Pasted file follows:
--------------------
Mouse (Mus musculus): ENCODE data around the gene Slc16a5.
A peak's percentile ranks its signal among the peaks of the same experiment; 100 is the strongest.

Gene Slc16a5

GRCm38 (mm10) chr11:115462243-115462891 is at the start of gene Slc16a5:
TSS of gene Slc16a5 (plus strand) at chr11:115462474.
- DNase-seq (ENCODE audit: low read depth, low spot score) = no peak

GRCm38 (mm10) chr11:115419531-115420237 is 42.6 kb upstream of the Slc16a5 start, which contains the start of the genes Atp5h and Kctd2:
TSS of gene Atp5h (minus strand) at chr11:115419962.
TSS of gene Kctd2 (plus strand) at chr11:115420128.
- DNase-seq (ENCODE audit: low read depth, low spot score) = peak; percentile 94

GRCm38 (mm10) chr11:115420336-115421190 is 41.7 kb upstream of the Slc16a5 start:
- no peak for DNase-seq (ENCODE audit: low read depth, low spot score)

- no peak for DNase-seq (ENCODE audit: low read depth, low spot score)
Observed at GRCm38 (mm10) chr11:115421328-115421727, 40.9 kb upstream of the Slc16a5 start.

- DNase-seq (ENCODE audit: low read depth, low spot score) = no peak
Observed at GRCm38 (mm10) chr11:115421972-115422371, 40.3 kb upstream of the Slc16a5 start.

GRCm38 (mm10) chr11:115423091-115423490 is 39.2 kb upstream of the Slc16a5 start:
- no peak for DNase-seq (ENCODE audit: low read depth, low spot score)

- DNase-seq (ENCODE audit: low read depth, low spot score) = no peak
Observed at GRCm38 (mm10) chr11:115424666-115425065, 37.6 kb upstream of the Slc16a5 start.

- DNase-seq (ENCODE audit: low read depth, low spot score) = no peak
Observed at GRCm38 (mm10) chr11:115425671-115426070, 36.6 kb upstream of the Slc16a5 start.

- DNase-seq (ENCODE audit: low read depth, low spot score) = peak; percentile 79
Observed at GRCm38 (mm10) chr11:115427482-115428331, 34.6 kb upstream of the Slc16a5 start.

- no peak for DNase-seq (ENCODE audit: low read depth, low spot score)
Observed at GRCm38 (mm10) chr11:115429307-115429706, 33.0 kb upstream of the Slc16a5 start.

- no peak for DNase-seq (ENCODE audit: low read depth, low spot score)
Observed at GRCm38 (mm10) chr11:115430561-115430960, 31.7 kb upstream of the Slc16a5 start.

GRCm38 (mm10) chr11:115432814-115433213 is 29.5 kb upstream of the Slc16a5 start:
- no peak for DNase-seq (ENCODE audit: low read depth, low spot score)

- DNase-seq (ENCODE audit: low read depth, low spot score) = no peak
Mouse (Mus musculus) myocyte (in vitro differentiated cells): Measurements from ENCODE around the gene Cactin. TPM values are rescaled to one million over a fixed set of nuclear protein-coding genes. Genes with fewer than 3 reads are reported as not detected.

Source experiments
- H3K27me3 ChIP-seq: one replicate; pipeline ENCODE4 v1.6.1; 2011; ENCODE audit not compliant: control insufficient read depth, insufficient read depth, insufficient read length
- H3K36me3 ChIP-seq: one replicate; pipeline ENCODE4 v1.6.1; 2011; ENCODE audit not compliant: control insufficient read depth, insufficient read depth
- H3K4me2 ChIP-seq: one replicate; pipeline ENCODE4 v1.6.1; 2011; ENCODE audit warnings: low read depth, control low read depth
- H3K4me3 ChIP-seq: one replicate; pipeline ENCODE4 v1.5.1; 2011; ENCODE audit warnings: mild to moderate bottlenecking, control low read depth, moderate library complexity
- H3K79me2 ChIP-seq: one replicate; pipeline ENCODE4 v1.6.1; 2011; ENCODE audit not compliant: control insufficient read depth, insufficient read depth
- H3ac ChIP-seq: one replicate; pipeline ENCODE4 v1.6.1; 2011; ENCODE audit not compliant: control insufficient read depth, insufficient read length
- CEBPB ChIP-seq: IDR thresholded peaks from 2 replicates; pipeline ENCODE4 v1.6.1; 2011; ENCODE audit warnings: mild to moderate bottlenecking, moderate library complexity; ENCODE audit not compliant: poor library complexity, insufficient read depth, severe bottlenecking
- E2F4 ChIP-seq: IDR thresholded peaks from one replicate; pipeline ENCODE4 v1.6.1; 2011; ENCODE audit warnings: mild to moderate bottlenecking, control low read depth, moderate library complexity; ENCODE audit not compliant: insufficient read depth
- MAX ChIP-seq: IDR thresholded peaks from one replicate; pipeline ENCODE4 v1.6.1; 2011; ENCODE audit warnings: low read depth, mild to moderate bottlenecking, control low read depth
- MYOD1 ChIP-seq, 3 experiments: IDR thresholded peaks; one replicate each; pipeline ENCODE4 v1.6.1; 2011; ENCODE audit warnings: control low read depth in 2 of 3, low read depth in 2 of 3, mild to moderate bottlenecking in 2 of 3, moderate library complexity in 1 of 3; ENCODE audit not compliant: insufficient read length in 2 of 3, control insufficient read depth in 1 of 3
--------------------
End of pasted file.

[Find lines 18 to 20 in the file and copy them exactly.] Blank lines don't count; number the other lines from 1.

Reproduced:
- no peak for DNase-seq (ENCODE audit: low read depth, low spot score)

- DNase-seq (ENCODE audit: low read depth, low spot score) = no peak
Observed at GRCm38 (mm10) chr11:115424666-115425065, 37.6 kb upstream of the Slc16a5 start.